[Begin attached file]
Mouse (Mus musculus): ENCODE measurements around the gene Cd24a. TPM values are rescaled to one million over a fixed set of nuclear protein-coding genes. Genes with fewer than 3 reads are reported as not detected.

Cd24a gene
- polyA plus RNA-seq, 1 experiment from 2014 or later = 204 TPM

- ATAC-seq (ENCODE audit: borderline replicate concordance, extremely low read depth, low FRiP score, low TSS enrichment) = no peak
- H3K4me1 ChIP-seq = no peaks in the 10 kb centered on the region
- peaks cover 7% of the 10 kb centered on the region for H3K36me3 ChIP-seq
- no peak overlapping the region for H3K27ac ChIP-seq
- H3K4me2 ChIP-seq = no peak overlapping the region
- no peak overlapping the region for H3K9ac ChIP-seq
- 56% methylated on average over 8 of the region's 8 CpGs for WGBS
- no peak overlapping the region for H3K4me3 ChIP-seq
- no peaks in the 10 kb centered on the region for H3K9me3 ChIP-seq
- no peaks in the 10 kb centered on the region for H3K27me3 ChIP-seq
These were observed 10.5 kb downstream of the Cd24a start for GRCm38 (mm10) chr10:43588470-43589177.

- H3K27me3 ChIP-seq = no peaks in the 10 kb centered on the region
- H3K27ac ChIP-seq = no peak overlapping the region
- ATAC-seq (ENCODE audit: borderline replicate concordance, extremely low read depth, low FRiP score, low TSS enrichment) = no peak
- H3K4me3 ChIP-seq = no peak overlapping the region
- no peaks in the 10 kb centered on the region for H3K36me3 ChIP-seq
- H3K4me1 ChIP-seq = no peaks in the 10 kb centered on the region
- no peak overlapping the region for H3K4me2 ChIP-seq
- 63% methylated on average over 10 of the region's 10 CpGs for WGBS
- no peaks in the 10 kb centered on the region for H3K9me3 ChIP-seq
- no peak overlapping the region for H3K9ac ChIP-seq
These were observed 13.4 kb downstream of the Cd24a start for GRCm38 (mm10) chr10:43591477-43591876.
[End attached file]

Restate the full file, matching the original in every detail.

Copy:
Mouse (Mus musculus): ENCODE measurements around the gene Cd24a. TPM values are rescaled to one million over a fixed set of nuclear protein-coding genes. Genes with fewer than 3 reads are reported as not detected.

Cd24a gene
- polyA plus RNA-seq, 1 experiment from 2014 or later = 204 TPM

- ATAC-seq (ENCODE audit: borderline replicate concordance, extremely low read depth, low FRiP score, low TSS enrichment) = no peak
- H3K4me1 ChIP-seq = no peaks in the 10 kb centered on the region
- peaks cover 7% of the 10 kb centered on the region for H3K36me3 ChIP-seq
- no peak overlapping the region for H3K27ac ChIP-seq
- H3K4me2 ChIP-seq = no peak overlapping the region
- no peak overlapping the region for H3K9ac ChIP-seq
- 56% methylated on average over 8 of the region's 8 CpGs for WGBS
- no peak overlapping the region for H3K4me3 ChIP-seq
- no peaks in the 10 kb centered on the region for H3K9me3 ChIP-seq
- no peaks in the 10 kb centered on the region for H3K27me3 ChIP-seq
These were observed 10.5 kb downstream of the Cd24a start for GRCm38 (mm10) chr10:43588470-43589177.

- H3K27me3 ChIP-seq = no peaks in the 10 kb centered on the region
- H3K27ac ChIP-seq = no peak overlapping the region
- ATAC-seq (ENCODE audit: borderline replicate concordance, extremely low read depth, low FRiP score, low TSS enrichment) = no peak
- H3K4me3 ChIP-seq = no peak overlapping the region
- no peaks in the 10 kb centered on the region for H3K36me3 ChIP-seq
- H3K4me1 ChIP-seq = no peaks in the 10 kb centered on the region
- no peak overlapping the region for H3K4me2 ChIP-seq
- 63% methylated on average over 10 of the region's 10 CpGs for WGBS
- no peaks in the 10 kb centered on the region for H3K9me3 ChIP-seq
- no peak overlapping the region for H3K9ac ChIP-seq
These were observed 13.4 kb downstream of the Cd24a start for GRCm38 (mm10) chr10:43591477-43591876.